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On the inherent instability of private money

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  • Sanches, Daniel R.

    (Federal Reserve Bank of Philadelphia)

Abstract

A primary concern in monetary economics is whether a purely private monetary regime is consistent with macroeconomic stability. I show that a competitive regime is inherently unstable due to the properties of endogenously determined limits on private money creation. Precisely, there is a continuum of equilibria characterized by a self-fulfilling collapse of the value of private money and a persistent decline in the demand for money. I associate these equilibrium allocations with self-fulfilling banking crises. It is possible to formulate a fiscal intervention that results in the global determinacy of equilibrium, with the property that the value of private money remains stable. Thus, the goal of monetary stability necessarily requires some form of government intervention.

Suggested Citation

  • Sanches, Daniel R., 2015. "On the inherent instability of private money," Working Papers 15-18, Federal Reserve Bank of Philadelphia.
  • Handle: RePEc:fip:fedpwp:15-18
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    References listed on IDEAS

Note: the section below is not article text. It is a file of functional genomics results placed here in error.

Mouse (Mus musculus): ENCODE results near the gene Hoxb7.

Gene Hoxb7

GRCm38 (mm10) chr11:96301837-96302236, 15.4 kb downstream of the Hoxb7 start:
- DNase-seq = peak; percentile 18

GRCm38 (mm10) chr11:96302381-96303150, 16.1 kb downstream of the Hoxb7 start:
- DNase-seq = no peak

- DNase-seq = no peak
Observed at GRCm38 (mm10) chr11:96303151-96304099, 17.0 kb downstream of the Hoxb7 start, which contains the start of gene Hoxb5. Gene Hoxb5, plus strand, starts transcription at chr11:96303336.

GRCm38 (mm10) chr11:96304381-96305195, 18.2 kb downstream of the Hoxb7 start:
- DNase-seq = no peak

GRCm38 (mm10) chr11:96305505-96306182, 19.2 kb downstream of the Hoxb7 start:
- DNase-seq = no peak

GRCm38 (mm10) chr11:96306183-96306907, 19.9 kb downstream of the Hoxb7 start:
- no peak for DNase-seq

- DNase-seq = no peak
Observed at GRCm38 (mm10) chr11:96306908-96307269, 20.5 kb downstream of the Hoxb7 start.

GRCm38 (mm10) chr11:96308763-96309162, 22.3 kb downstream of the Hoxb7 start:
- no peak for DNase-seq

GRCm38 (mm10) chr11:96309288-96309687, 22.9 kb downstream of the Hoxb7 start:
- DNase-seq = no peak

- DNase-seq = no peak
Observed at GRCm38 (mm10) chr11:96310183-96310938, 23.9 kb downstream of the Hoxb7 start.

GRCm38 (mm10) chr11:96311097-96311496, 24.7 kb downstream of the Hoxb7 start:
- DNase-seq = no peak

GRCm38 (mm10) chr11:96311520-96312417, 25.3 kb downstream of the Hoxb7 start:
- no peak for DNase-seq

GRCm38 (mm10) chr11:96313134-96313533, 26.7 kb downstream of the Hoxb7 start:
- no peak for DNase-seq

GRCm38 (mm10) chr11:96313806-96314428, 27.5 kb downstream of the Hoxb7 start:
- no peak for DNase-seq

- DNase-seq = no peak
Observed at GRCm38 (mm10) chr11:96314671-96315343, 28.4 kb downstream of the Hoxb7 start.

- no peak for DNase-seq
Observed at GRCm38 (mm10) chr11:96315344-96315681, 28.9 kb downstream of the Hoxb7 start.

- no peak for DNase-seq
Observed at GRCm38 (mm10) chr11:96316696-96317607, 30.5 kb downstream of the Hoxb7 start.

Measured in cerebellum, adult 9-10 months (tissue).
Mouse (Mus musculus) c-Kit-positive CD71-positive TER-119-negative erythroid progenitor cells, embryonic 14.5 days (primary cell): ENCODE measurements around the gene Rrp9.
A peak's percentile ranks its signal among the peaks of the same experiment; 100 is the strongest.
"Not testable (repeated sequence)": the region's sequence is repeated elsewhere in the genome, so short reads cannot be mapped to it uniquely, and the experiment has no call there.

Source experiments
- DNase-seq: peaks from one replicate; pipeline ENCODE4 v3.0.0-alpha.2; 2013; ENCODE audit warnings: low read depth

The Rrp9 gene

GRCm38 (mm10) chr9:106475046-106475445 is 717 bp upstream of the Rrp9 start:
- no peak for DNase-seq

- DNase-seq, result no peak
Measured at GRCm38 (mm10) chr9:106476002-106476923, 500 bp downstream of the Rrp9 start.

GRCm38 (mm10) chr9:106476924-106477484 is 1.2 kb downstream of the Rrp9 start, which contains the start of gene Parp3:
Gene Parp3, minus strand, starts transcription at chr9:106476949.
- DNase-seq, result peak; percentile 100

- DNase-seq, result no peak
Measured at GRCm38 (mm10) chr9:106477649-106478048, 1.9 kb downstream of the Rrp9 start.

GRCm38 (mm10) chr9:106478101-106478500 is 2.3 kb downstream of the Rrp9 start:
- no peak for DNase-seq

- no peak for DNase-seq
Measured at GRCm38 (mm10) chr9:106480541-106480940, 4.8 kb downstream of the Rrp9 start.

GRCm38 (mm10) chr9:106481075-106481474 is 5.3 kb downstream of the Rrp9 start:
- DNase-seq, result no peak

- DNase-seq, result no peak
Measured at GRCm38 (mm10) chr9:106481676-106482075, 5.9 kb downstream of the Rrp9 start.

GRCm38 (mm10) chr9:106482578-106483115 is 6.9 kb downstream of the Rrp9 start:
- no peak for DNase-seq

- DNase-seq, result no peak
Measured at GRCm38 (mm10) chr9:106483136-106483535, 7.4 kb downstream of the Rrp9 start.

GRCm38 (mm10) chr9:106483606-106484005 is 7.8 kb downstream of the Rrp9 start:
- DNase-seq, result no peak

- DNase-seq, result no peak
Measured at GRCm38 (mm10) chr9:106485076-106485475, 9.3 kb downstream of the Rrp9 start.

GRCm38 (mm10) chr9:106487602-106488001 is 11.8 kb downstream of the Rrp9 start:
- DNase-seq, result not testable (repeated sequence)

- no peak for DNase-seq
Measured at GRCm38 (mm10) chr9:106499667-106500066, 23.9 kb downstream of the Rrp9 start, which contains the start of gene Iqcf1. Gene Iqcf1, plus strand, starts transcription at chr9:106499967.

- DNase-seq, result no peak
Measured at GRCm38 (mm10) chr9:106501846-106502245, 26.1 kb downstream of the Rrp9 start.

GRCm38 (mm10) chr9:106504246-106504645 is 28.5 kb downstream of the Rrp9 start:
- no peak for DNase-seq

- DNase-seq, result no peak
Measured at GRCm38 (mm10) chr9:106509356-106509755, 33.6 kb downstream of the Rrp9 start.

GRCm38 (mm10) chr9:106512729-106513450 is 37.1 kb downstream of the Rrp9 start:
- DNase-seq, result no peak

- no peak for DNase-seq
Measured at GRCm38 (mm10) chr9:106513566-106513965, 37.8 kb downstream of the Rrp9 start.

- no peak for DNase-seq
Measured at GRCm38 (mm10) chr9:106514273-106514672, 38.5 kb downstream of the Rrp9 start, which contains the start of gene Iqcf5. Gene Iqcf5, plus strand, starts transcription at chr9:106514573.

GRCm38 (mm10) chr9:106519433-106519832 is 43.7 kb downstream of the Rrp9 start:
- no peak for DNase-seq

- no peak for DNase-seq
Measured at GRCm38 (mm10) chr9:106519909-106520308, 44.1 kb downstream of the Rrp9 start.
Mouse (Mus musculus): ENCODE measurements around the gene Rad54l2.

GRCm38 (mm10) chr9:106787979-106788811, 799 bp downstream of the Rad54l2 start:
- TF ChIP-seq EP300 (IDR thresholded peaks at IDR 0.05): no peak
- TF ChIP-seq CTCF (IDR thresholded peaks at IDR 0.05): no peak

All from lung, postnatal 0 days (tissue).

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    Cited by:

    1. Jess Benhabib & Jianjun Miao & Pengfei Wang, 2016. "Chaotic banking crises and regulations," Economic Theory, Springer;Society for the Advancement of Economic Theory (SAET), vol. 61(2), pages 393-422, February.
    2. Jesús Fernández-Villaverde & Daniel Sanches, 2016. "Can Currency Competition Work?," NBER Working Papers 22157, National Bureau of Economic Research, Inc.
    3. Waknis, Parag, 2017. "Competitive Supply of Money in a New Monetarist Model," MPRA Paper 75401, University Library of Munich, Germany.

    More about this item

    Keywords

    Private money; Self-fulfilling crises; Macroeconomic stability;

    JEL classification:

    • E42 - Macroeconomics and Monetary Economics - - Money and Interest Rates - - - Monetary Sytsems; Standards; Regimes; Government and the Monetary System
    • E44 - Macroeconomics and Monetary Economics - - Money and Interest Rates - - - Financial Markets and the Macroeconomy
    • G21 - Financial Economics - - Financial Institutions and Services - - - Banks; Other Depository Institutions; Micro Finance Institutions; Mortgages

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